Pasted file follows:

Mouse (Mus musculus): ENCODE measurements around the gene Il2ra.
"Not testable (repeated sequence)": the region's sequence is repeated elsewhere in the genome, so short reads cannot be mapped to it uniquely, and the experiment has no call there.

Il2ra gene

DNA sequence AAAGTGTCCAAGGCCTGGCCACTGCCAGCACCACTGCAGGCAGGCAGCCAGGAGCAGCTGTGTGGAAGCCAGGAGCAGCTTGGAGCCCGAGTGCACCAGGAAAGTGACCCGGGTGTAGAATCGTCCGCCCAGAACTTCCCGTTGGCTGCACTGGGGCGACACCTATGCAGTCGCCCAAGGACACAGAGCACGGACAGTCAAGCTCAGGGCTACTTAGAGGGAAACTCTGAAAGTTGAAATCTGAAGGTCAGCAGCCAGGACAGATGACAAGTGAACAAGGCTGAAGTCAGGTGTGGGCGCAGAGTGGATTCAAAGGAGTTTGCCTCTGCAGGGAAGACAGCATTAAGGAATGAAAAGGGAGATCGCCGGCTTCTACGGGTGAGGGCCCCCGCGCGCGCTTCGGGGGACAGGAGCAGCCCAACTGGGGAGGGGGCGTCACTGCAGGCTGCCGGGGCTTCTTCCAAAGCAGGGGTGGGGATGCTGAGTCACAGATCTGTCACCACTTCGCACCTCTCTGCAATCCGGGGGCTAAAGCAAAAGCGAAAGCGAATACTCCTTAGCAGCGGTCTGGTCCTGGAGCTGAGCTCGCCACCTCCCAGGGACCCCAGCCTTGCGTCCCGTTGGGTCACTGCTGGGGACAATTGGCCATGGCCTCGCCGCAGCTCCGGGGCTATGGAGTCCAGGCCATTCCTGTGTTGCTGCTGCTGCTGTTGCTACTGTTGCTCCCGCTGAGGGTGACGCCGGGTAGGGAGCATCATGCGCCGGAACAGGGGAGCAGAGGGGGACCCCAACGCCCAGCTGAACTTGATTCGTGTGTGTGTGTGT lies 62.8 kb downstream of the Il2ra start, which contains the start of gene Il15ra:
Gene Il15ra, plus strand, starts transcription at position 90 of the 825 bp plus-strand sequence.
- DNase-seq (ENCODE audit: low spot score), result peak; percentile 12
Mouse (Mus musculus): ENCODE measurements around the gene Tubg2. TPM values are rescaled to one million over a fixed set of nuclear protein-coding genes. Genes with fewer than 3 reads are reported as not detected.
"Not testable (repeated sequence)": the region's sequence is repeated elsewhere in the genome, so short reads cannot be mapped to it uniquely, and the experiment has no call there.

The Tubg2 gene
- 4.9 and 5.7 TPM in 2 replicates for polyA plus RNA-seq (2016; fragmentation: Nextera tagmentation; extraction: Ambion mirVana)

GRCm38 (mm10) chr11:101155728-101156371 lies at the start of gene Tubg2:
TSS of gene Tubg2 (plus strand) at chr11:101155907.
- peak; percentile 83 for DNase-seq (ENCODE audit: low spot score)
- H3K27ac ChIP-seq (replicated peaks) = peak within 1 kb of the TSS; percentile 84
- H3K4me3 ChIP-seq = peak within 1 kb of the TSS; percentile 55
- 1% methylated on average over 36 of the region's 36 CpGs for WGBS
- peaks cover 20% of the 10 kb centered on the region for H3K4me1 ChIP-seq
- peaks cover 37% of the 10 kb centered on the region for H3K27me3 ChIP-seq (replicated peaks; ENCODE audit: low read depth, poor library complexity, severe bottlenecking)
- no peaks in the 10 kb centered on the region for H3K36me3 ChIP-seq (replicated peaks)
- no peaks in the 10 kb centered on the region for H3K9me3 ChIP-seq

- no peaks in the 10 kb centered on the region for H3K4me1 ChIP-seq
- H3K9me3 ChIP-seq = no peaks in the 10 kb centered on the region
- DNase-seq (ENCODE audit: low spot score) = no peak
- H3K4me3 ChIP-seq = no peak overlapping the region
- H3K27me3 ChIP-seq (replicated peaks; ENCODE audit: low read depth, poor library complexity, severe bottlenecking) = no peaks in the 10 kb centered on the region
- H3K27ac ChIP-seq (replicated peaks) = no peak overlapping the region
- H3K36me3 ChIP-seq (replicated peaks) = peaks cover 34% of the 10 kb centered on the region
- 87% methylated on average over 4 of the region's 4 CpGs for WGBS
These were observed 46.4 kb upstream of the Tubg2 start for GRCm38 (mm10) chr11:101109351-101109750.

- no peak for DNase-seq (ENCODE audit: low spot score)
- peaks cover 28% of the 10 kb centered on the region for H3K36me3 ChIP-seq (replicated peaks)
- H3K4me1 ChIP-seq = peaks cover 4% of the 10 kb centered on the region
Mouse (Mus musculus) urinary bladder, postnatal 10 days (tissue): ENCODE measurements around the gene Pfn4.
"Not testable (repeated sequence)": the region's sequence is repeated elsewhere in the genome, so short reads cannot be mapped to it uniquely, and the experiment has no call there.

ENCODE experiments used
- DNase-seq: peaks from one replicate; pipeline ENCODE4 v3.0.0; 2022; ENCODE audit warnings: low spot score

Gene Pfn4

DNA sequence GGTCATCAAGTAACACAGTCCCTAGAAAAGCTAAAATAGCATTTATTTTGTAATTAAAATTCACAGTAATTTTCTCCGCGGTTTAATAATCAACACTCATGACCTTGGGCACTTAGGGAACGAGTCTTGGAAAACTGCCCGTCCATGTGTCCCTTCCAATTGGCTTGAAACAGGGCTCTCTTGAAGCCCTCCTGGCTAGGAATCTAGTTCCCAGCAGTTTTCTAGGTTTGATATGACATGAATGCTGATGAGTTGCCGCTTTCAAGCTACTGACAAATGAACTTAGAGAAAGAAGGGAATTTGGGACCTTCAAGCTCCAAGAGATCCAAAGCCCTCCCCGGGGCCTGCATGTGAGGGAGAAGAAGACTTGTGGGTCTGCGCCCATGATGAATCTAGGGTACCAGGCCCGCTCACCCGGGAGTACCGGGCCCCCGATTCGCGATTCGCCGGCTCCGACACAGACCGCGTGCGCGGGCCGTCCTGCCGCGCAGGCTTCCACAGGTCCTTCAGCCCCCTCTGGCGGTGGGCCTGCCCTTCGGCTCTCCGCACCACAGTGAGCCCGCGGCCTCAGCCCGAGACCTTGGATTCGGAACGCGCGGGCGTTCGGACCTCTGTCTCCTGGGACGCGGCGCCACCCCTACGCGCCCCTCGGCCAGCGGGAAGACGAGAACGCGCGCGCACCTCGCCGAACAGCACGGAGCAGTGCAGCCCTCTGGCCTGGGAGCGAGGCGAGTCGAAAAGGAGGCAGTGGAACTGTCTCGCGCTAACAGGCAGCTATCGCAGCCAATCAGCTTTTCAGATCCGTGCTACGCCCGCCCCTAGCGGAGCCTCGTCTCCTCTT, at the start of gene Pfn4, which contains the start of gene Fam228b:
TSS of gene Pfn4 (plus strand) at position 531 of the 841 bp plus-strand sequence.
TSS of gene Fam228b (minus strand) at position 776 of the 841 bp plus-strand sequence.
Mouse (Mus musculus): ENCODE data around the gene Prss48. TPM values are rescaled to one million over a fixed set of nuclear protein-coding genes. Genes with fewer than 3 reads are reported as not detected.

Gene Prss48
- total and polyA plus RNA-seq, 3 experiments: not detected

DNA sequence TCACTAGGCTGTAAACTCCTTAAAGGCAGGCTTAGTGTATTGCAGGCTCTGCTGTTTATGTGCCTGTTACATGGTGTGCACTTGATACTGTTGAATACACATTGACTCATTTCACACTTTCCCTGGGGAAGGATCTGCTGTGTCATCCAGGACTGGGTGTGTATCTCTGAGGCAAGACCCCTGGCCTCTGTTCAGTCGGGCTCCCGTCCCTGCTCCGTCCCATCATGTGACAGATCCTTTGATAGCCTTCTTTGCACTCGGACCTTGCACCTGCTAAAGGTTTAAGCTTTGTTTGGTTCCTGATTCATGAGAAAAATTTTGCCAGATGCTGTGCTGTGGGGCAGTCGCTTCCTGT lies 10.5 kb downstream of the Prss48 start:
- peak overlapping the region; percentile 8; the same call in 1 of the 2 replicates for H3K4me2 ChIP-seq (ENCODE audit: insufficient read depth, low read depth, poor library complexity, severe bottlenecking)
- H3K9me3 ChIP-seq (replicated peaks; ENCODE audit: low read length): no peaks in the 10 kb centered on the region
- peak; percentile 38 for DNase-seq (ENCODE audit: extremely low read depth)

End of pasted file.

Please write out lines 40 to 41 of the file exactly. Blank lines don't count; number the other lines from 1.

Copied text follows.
TSS of gene Fam228b (minus strand) at position 776 of the 841 bp plus-strand sequence.
Mouse (Mus musculus): ENCODE data around the gene Prss48. TPM values are rescaled to one million over a fixed set of nuclear protein-coding genes. Genes with fewer than 3 reads are reported as not detected.